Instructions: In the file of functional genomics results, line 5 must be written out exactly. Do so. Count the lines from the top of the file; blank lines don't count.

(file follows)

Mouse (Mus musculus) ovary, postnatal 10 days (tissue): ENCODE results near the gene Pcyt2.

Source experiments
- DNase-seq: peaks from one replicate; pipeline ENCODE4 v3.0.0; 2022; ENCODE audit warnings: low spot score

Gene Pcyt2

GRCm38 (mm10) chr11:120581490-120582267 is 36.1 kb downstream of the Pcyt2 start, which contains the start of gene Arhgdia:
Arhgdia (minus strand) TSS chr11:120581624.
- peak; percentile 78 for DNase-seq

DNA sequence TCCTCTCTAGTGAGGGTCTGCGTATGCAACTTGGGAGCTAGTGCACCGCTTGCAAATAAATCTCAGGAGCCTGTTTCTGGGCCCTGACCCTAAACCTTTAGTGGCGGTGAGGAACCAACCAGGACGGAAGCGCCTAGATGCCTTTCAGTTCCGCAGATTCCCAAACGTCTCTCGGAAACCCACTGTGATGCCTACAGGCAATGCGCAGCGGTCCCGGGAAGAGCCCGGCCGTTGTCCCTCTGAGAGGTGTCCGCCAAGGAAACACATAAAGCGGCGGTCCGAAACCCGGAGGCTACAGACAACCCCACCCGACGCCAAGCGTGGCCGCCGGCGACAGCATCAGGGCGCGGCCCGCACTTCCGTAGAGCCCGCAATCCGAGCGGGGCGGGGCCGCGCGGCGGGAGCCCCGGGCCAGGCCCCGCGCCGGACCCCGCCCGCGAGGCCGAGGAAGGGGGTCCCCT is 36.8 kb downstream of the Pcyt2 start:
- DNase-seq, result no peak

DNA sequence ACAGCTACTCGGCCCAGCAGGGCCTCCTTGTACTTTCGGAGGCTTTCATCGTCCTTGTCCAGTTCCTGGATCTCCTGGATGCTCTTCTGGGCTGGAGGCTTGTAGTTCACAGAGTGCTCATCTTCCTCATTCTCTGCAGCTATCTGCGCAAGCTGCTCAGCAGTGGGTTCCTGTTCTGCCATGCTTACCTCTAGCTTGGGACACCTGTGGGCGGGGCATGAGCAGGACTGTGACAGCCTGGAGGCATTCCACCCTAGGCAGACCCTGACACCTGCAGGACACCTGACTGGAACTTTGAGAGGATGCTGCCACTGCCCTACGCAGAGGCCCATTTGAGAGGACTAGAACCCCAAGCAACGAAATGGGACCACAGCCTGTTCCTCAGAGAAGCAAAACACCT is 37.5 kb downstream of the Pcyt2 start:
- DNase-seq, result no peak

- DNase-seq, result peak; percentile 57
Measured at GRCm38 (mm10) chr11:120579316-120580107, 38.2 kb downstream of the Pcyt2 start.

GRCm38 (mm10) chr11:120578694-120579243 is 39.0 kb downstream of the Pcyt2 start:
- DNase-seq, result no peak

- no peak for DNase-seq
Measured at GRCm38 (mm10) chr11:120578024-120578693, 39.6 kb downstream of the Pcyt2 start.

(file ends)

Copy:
GRCm38 (mm10) chr11:120581490-120582267 is 36.1 kb downstream of the Pcyt2 start, which contains the start of gene Arhgdia: